The Daddies. Kimberly Dark. Brill, 2018. A multi-faceted rich exploration of masculinity, patriarchy, and domination from a lesbian perspective. This work is part novel, part memoir, and part social analysis all combined–a surprising and challenging read.

Drapetomania: or, the narrative of Cyrus Tyler and Abednego Tyler, lovers. John R. Gordon. Team Angelica Publishing, 2018. When Abednego, a house-servant, is sold away, his lover Cyrus, a field-hand, realizes that he must go after him in this thrilling tale of the love between gay slaves in captivity set in the 1860’s. Drapetomania is a groundbreaking tale of black freedom and devotion.

Great Believers. Rebecca Makkai. Viking, 2018. A saga that begins in 1980s Chicago with Yale, a young gay man about to discover the art find of the century while all his friends around him die of AIDS, including his friend Nico. Reaching forward into present day Paris, Nico’s younger sister Fiona desperately tries to rescue her estranged daughter from a cult, and winds up meeting a photographer who documented the AIDS crisis in Chicago. Two spectacular stories intertwine to teach the lessons of love, friendship, community, and family.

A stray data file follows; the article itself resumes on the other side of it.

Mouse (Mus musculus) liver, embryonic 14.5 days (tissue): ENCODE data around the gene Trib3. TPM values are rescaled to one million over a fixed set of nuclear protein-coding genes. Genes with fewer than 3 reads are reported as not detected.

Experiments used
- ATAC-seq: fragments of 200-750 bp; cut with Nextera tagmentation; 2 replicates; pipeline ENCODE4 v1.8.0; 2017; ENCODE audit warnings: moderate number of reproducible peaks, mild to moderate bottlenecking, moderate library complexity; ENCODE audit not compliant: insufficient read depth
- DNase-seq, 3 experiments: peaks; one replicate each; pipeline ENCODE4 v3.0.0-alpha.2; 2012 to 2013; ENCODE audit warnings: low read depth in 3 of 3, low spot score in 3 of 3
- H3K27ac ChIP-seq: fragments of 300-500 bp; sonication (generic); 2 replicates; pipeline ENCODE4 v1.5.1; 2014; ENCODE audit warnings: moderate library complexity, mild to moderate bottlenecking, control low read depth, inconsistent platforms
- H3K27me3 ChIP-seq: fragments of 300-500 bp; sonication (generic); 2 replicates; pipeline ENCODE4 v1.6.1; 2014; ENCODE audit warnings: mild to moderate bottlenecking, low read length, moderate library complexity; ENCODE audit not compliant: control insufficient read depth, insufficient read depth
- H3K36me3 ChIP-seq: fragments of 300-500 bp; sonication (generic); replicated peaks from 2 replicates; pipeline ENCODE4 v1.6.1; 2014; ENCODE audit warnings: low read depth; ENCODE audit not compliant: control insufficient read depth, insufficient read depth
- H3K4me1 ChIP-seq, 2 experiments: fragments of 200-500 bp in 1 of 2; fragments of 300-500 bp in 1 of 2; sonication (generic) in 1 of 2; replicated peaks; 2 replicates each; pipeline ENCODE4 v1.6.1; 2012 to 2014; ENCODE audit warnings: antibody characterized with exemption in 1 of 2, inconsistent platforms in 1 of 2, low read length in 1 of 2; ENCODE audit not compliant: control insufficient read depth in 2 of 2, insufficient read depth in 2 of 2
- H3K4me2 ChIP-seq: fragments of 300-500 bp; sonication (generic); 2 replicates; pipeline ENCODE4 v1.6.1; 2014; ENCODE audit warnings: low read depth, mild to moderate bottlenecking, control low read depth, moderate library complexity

Heart’s Invisible Furies. John Boyne. Hogarth/Penguin Random House, 2018. A tour de force about one man’s struggle to accept his sexuality in Ireland’s homophobic society throughout much of the modern era. The story begins in 1945. Cyril Avery is adopted by an eccentric Dublin couple, who always told him that he was not a real Avery. Cyril’s life is told in seven-year intervals. With equal parts sadness and humor, Boyne conveys to the reader the hardship and toll that repression can bring when a people are not able to be true to themselves.

House of Impossible Beauties. Joseph Cassara. Ecco/HarperCollins, 2018. For fans of the FX show Pose or the documentary Paris Is Burning, Cassara lovingly documents the NYC ball scene of the 1980s when queer people of color were able to compete in a vicious and loving environment of fierce queens with even fiercer support. Tough issues like AIDS and racism are addressed head on as the vivid characters navigate love, life, and loss with their wigs tightly secured and their lipstick unsmudged.

Into?: A Novel. North Morgan. Flatiron Books, 2018. Morgan paints an insipid and shallow portrait of a sex, drug, and alcohol-addicted subculture of young gay musclemen. Obsessed with image and social media, each chapter is a groundhog’s day of hook-ups and gym selfies with a side of delusion and childish narcissistic temper tantrums. A wonderfully satirical portrayal of a privileged and selfish – but very visible – segment of the gay community.